Hau Lee

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The best supply chains aren’t
just fast and cost-effective.
They are also agile and
adaptable, and they ensure
that all their companies’
interests stay aligned.

The Triple-A Supply
Chain
by Hau L. Lee

Reprint R0410F
Purchased by stefan von bretano (stefanbrentano@yahoo.com.mx) on February 22, 2012

HBR Spotlight

The 21st Century
Supply Chain

COPYRIGHT © 2004 HARVARD BUSINESS SCHOOL PUBLISHING CORPORATION. ALL RIGHTS RESERVED.

Managing the modern supply chain is
a job that involves specialists in manufacturing, purchasing, and distribution, of course. But today it is also vital to
the work of chief financial officers, chief
information officers, operations and
customer service executives, and certainly chief executives. Changes in supply chain management have been truly revolutionary, and the pace of progress
shows no sign of moderating. In our
increasingly interconnected and interdependent global economy, the process of delivering supplies and finished goods (and information and other
business services) from one place to
another is accomplished by means of
mind-boggling technological innovations, clever new applications of old ideas, seemingly magical mathematics,
powerful software, and old-fashioned
concrete, steel, and muscle.
An end-to-end, top-to-bottom transformation of the twenty-first-century supply chain is shaping the agenda for
senior managers now and will continue
to do so for years to come. With this
special series of articles, Harvard Business
Review examines how corporations’
strategies and structures are changing
and how those changes are manifest in
their supply chains.

The Articles
The Triple-A Supply Chain
by Hau L. Lee
October 2004
The best supply chains aren’t just fast and cost-effective. They are also agile and adaptable, and they ensure that all their companies’ interests stay aligned. Reprint R0410F; OnPoint 8096

Leading a Supply Chain Turnaround
by Reuben E. Slone
October 2004
Five years ago, salespeople at Whirlpool said the company’s supply chain staff were “sales disablers.” Now, Whirlpool excels at getting the right product to the right place at the right time—while keeping inventory low. What made the difference? Reprint R0410G

Aligning Incentives in Supply Chains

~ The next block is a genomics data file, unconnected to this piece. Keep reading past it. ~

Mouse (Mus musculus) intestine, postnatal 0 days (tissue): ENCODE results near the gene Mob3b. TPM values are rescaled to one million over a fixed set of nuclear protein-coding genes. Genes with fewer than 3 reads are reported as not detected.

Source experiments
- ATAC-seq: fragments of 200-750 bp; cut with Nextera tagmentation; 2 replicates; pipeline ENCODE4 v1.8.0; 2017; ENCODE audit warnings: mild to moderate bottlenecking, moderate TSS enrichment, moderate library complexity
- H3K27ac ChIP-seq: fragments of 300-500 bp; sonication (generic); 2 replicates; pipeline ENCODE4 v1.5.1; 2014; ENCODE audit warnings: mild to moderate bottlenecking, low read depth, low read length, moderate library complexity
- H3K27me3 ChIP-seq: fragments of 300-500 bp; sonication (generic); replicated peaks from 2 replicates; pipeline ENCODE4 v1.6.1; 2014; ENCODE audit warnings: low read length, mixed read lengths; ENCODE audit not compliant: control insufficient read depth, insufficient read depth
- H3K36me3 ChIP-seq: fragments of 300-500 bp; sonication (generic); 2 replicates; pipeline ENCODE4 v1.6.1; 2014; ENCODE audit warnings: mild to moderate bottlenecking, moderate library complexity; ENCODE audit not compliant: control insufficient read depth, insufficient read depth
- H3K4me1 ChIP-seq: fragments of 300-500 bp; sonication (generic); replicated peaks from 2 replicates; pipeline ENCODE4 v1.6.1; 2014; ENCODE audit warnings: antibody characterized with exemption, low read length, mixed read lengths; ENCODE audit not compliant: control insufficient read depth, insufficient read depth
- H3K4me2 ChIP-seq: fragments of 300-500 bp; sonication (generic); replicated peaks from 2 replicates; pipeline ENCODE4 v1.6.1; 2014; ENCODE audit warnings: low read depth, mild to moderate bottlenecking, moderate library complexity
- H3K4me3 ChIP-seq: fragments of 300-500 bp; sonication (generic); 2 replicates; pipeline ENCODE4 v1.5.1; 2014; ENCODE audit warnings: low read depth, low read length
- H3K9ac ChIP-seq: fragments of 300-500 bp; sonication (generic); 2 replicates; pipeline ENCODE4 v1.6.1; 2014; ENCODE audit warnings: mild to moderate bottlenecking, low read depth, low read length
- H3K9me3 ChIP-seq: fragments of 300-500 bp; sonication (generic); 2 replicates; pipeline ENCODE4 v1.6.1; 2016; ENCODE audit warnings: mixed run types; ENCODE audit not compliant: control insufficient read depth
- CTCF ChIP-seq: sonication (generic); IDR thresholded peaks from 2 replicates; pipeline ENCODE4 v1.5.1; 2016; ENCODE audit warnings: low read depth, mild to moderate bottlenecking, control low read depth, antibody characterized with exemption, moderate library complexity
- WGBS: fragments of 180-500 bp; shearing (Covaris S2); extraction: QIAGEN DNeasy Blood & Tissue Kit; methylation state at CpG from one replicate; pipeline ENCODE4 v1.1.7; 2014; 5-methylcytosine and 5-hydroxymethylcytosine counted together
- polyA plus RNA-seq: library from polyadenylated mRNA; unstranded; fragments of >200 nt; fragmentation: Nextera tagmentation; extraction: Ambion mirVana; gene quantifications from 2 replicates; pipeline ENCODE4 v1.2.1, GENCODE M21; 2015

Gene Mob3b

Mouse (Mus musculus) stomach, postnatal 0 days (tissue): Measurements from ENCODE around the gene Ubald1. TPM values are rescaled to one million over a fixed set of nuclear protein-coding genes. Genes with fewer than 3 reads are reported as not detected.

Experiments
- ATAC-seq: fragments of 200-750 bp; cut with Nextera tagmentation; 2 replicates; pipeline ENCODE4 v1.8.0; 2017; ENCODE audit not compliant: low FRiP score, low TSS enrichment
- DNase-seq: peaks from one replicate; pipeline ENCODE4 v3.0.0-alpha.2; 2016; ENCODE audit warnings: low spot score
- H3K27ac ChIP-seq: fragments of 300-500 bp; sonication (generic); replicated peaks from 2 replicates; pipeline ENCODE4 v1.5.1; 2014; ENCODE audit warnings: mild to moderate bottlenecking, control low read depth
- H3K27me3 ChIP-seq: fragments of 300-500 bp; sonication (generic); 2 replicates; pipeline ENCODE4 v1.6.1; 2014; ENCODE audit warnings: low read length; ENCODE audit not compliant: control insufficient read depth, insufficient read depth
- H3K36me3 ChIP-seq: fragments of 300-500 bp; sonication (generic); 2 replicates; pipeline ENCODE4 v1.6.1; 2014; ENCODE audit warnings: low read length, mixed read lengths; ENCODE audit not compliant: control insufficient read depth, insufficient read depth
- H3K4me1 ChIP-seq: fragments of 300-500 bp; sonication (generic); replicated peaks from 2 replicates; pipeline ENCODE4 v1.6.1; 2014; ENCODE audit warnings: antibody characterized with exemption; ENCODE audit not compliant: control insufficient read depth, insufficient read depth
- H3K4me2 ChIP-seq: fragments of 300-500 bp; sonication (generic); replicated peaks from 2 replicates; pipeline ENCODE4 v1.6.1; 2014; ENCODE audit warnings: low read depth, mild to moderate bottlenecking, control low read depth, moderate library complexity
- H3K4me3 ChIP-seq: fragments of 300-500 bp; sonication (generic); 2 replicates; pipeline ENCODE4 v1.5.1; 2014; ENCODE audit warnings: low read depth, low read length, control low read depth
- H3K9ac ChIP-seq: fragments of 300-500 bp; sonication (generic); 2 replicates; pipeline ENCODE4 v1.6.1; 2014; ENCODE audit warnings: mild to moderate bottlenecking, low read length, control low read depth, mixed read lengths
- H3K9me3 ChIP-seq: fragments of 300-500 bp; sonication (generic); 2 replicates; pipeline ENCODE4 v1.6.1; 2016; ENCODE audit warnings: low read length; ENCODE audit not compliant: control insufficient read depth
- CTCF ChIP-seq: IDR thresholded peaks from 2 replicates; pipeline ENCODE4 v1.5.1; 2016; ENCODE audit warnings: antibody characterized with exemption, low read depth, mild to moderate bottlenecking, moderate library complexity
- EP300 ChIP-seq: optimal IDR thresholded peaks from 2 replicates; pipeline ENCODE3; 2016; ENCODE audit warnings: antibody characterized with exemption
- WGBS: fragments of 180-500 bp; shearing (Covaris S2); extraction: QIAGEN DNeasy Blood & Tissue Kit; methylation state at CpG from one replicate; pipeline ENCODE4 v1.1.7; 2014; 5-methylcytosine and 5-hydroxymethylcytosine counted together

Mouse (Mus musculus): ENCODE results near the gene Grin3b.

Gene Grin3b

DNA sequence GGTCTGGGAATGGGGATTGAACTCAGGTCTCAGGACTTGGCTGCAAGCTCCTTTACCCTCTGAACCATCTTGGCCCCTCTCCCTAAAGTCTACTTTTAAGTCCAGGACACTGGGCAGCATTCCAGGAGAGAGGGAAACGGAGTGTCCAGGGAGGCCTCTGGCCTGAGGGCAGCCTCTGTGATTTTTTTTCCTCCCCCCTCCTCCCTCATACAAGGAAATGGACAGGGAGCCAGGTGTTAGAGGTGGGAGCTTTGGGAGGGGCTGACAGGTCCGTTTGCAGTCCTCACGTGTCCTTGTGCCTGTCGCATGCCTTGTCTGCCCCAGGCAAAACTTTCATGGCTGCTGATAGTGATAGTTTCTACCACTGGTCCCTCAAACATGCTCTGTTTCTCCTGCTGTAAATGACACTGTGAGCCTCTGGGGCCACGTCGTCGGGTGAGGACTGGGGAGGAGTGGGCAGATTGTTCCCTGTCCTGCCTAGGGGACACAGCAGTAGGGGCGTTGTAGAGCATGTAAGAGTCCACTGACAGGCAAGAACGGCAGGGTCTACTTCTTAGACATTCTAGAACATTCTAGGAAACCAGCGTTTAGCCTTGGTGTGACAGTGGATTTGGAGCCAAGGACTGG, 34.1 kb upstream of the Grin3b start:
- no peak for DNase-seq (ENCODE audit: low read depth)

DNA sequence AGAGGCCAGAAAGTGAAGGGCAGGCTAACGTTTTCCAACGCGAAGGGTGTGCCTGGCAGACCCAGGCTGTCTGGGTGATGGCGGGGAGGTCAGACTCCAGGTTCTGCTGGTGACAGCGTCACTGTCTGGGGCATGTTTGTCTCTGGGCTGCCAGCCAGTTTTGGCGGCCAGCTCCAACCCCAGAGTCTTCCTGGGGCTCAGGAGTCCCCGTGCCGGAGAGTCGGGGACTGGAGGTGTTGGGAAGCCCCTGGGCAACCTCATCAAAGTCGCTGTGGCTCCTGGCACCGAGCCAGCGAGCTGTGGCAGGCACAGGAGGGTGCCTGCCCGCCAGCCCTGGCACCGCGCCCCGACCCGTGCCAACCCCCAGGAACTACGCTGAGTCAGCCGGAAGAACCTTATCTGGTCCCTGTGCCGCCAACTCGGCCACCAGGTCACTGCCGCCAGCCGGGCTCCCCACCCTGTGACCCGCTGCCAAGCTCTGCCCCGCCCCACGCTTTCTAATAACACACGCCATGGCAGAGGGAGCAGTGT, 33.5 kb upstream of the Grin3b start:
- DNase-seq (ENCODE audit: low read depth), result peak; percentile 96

by V.G. Narayanan and Ananth Raman
November 2004
A supply chain stays tight only if every company in the chain has reasons to pull in the same direction.
Reprint R0411F; OnPoint 8363

Rapid-Fire Fulfillment
by Kasra Ferdows, Michael A. Lewis, and Jose A.D. Machuca
November 2004
Spanish clothier Zara turns the rules of supply chain management on their head. The result? A superresponsive network and profit margins that are the envy of the industry. Reprint R0411G

Building Deep Supplier Relationships
by Jeffrey K. Liker and Thomas Y. Choi
December 2004
Two Japanese automakers have had stunning success building relationships with North American suppliers—often the same supplier companies that have had contentious dealings with Detroit’s Big Three. What are Toyota and Honda doing right that their American counterparts are missing?

Reprint R0412G

We’re in This Together
by Douglas M. Lambert and A. Michael Knemeyer
December 2004
If your latest supply chain partnership failed to live up to expectations, as so many do, it’s probably because you never stated your expectations in the first place. Reprint R0412H

Purchased by stefan von bretano (stefanbrentano@yahoo.com.mx) on February 22, 2012

The best supply chains aren’t just fast and cost-effective. They are also agile and adaptable, and they ensure that all their companies’ interests stay aligned.

The Triple-A Supply
Chain

COPYRIGHT © 2004 HARVARD BUSINESS SCHOOL PUBLISHING CORPORATION. ALL RIGHTS RESERVED.

by Hau L. Lee

During the past decade and a half, I’ve studied
from the inside more than 60 leading companies that focused on building and rebuilding supply chains to...
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